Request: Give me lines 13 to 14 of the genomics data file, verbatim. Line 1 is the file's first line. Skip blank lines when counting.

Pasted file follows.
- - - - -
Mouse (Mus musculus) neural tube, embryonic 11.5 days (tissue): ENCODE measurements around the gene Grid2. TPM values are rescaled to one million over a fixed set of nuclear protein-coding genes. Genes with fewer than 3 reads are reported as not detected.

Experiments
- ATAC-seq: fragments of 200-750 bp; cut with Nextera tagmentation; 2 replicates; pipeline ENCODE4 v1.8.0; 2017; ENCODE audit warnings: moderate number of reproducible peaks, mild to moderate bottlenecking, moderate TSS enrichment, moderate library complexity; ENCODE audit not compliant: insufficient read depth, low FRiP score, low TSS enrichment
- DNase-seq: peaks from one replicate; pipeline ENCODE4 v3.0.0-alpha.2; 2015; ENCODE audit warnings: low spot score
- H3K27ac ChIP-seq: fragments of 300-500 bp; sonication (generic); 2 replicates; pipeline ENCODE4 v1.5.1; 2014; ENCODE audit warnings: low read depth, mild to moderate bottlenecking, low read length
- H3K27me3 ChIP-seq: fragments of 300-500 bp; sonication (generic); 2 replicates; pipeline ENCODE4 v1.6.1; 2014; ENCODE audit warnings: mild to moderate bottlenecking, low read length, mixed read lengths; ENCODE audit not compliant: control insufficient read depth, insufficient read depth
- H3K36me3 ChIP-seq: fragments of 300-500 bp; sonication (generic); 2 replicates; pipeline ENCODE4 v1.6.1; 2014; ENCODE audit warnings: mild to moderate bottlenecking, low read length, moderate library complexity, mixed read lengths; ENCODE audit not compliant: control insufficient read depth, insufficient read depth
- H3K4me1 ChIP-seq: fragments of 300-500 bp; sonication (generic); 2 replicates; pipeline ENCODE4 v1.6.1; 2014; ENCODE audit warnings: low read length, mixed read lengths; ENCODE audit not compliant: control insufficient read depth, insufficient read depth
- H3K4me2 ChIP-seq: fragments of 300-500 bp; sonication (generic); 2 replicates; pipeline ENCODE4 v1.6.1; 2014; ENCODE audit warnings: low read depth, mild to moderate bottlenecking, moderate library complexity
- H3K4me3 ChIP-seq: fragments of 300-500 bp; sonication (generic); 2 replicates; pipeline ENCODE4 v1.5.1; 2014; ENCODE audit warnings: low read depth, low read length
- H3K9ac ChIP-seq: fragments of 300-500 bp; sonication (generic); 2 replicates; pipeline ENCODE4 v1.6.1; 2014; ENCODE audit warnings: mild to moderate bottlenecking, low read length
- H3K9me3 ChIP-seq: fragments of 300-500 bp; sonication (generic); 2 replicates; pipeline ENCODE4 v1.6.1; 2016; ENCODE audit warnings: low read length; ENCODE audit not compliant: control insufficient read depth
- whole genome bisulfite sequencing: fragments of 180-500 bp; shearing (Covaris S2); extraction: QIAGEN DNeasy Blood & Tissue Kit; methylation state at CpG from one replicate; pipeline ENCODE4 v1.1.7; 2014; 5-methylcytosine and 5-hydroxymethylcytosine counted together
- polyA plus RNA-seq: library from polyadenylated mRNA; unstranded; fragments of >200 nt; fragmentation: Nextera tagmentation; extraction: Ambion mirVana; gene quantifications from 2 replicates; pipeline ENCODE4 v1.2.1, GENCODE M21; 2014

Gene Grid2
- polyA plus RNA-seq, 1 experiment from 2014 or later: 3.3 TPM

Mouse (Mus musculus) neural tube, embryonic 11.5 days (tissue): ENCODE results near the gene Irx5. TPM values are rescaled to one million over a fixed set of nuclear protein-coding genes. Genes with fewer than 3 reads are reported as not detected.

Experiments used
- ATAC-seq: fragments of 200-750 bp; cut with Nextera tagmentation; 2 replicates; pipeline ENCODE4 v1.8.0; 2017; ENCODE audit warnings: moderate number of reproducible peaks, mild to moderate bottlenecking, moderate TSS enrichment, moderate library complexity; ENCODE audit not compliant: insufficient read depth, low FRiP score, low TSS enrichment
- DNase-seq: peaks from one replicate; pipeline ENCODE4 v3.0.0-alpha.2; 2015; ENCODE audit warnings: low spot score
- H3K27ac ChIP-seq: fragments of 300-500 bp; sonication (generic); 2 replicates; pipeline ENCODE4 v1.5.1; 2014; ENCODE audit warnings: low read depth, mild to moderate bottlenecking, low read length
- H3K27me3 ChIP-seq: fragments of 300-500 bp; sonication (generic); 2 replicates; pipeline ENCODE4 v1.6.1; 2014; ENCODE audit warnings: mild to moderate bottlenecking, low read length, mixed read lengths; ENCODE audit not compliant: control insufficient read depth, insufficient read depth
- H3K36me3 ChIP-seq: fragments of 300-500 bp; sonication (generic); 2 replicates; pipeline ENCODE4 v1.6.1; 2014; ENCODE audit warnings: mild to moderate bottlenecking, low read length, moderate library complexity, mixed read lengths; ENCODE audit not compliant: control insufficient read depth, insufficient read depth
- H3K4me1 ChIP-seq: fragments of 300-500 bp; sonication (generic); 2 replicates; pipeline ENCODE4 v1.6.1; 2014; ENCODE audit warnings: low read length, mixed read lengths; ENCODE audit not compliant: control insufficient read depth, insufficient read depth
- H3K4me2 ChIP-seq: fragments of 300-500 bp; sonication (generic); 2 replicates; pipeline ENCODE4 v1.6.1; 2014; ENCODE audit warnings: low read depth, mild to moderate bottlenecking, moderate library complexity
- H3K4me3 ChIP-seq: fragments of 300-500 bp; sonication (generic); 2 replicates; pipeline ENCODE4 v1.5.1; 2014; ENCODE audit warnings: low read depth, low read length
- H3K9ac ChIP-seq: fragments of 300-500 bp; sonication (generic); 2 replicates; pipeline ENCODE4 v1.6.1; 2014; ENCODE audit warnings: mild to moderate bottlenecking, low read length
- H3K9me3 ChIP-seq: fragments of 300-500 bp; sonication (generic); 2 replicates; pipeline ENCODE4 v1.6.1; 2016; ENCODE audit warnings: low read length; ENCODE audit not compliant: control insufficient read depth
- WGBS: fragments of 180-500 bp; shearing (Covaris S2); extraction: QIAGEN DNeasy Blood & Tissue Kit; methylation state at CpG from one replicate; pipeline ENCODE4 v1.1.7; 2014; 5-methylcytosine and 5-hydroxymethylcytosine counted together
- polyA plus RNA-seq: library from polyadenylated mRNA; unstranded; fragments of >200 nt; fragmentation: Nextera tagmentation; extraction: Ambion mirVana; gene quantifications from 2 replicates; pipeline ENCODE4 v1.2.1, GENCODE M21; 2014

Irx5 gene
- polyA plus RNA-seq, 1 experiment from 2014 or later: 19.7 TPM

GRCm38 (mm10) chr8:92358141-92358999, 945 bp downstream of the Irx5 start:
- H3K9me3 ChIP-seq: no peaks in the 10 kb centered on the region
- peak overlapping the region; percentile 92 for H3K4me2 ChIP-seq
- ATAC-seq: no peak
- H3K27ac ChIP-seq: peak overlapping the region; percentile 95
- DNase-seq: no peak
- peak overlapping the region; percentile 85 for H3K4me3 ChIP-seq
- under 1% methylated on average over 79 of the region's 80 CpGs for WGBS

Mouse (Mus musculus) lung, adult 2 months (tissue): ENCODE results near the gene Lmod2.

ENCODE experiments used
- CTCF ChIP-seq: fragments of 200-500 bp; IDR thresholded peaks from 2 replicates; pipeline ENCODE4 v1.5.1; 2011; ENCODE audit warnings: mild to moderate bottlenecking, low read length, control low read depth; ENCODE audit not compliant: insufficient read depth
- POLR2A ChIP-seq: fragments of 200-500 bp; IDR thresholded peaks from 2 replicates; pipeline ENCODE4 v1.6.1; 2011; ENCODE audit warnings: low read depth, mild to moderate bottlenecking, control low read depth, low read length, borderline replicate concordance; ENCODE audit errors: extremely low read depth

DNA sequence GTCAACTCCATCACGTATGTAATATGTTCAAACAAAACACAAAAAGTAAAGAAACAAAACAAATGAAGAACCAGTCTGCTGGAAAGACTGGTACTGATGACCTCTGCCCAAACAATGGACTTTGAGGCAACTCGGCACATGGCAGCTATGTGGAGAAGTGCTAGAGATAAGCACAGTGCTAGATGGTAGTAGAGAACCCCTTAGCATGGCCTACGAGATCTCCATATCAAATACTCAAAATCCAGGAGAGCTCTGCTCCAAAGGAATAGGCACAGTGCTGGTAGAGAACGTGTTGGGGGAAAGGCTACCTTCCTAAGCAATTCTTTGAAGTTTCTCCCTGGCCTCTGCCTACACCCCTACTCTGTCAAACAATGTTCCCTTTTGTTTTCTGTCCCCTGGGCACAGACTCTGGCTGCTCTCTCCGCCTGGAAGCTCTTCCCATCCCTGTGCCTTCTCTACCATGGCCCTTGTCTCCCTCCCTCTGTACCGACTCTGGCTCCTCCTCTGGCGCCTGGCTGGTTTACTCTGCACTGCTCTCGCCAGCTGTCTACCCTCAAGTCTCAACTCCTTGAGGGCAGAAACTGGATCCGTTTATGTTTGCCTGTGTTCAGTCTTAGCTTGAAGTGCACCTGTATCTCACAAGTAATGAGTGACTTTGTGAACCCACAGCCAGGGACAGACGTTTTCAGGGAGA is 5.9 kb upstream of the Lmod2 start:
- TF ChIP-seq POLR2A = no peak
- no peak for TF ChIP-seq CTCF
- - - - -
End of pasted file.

- whole genome bisulfite sequencing: fragments of 180-500 bp; shearing (Covaris S2); extraction: QIAGEN DNeasy Blood & Tissue Kit; methylation state at CpG from one replicate; pipeline ENCODE4 v1.1.7; 2014; 5-methylcytosine and 5-hydroxymethylcytosine counted together
- polyA plus RNA-seq: library from polyadenylated mRNA; unstranded; fragments of >200 nt; fragmentation: Nextera tagmentation; extraction: Ambion mirVana; gene quantifications from 2 replicates; pipeline ENCODE4 v1.2.1, GENCODE M21; 2014